November 28 2015 06:16PM
Whether you like it or not, the Vancouver Canucks are committed to Ryan Miller until the end of eternity. Or, you know, until the end of next season. It feels like the same thing whenever you pay a non-elite goaltender $6 million in 2015; but at the end of the day, it doesn't matter very much if they win games.
That's the issue, though; Miller's 0.913 puts him close enough to the league average to declare margin of error. Which would be okay, if it wasn't for the fact that goalies that have been percieved to be "worse" by the numbers weren't getting it done better than him. Take a look at this:
Alain Vigneault is the ultimate Canucks fan: criticizes referees, bashes Marchand and still isn't over 2011
November 28 2015 11:23AM
Photo Credit: Adam Hunger/USA TODAY Sports
New York Rangers head coach Alain Vigneault, formerly the best and most successful coach in Vancouver Canucks franchise history bar none, doesn't seem to have completely exorcised the ghosts from the 2011 Stanley Cup Final.
In the wake of his team's controversial loss in Boston on Friday afternoon, the Rangers bench boss has invoked the memory of 2011 often and unintentionally. He's also been critical of the NHL's officiating standards and the Department of Player Safety. And he's taken some amusing shots at Brad 'persona non grata' Marchand. The evidence is mounting that perhaps Vigneault is still a Canuck at heart.
Jeff Veillette (Jeffler)
November 28 2015 10:00AM
It's not supposed to work this way, ladies and gents. At a certain age, players are supposed to decline, not mature like a fine wine. Alas, nobody has informed Daniel and Henrik Sedin of this fact, as the two continue to play some of the best hockey of their career at the age of 35. Daniel has been particularly impressive, putting up eleven goals and sixteen assists in 24 games.
But where does the madness end? How many pucks can number twenty-two throw in the back of the net before April ends? The roundtable gives their thoughts below.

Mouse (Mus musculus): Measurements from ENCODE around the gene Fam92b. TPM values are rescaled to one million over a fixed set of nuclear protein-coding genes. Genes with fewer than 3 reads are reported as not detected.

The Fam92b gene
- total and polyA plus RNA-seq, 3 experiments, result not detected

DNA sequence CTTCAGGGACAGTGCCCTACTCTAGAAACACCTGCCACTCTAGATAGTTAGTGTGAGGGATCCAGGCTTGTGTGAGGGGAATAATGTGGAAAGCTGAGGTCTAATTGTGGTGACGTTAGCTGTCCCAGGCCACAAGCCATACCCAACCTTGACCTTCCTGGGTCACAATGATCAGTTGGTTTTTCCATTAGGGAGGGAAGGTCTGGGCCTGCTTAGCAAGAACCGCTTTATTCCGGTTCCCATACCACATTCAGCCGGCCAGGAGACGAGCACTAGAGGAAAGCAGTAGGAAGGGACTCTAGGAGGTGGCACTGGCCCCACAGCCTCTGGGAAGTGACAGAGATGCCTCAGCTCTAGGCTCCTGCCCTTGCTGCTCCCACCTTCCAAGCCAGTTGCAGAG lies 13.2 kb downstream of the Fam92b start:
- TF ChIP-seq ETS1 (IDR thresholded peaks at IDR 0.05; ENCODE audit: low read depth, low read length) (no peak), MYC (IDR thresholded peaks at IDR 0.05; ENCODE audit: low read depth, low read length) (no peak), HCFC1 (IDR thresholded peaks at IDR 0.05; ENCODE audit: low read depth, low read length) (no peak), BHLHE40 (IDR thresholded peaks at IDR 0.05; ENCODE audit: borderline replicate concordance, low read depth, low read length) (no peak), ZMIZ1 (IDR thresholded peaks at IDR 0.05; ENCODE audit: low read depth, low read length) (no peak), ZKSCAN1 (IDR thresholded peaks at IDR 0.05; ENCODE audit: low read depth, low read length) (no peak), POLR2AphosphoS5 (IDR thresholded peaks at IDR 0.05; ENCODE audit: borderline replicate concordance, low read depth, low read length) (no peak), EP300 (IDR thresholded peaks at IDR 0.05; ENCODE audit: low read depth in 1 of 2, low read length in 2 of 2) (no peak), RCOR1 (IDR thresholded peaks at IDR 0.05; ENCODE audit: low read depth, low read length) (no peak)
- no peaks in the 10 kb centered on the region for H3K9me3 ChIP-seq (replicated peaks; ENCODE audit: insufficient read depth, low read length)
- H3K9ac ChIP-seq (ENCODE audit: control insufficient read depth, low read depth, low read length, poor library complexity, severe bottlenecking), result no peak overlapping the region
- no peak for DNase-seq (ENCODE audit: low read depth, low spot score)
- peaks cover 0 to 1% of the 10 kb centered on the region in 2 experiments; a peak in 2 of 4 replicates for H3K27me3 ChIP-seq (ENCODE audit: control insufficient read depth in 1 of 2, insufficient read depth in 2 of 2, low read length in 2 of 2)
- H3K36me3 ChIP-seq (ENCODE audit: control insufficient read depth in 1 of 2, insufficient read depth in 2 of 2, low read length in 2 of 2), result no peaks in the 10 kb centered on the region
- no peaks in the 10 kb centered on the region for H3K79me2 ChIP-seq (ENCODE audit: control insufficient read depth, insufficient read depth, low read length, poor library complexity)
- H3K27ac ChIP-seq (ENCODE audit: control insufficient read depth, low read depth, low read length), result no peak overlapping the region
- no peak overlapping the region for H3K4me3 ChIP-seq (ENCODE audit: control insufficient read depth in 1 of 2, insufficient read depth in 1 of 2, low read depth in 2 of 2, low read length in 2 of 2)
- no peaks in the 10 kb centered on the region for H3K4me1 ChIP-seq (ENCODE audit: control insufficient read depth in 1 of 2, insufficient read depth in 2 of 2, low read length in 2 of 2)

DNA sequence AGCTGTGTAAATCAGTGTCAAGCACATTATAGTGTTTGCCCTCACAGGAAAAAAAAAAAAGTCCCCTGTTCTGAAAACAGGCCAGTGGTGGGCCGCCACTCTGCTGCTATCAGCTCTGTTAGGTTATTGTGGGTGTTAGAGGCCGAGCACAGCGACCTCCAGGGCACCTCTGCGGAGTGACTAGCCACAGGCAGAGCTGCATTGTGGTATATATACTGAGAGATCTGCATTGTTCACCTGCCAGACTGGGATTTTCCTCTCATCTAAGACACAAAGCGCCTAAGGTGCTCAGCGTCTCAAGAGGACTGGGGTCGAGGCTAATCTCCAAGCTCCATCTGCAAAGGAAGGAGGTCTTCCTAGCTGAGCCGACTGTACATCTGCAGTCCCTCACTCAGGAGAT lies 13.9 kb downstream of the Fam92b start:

November 27 2015 10:09PM
If you're looking to measure team speed, there's no better stick with which to do it than the Dallas Stars. Having placed as much emphasis on improving that wrinkle to their game as the Canucks this off-season, it's a storyline worth following.
Much is made of the Flames ability to squash the Canucks breakout with their speed last post-season, but the trail of breadcrumbs leads with their contest against the Stars weeks prior. Honestly, you'd have a hard time convincing a newcomer to the sport they were playing the same game.
Results aside, the Canucks look to be gaining ground - figuratively and literally. Their breakout has legs and with a little luck, this game could have definitely gone the way of Vancouver. Unfortunately it didn't, but I find some small solace in the Canucks escaping 3-on-3 overtime in one piece.
Catch up on the other side of the jump, as we break down the Canucks 3-2 SO loss in Dallas.
November 27 2015 03:00PM
For the better part of this season, the Sedins have skated alongside Jannik Hansen. Empirically speaking, the clumsy Dane offers the Canucks the best bet to maximize their return on the Twins and the evidence suggested as much well before they caught fire most recently.
This has left the estranged Radim Vrbata a refugee in the Canucks middle-six. To his credit, the Czech volume shooter has been highly effective in the face of unimaginably poor luck. Similar to Vrbata's displacement from the top line last season, it's also added much-needed scoring punch throughout the remainder of the Canucks lineup.
Given the Canucks publicly ascribed goal of remaining competitive in the face of a daunting rebuild, there's no arguing the logic behind separating Vrbata from the Twins. There's a flip side to this decision, though, which could potentially lead to unwanted consequences in the not-so-distant future.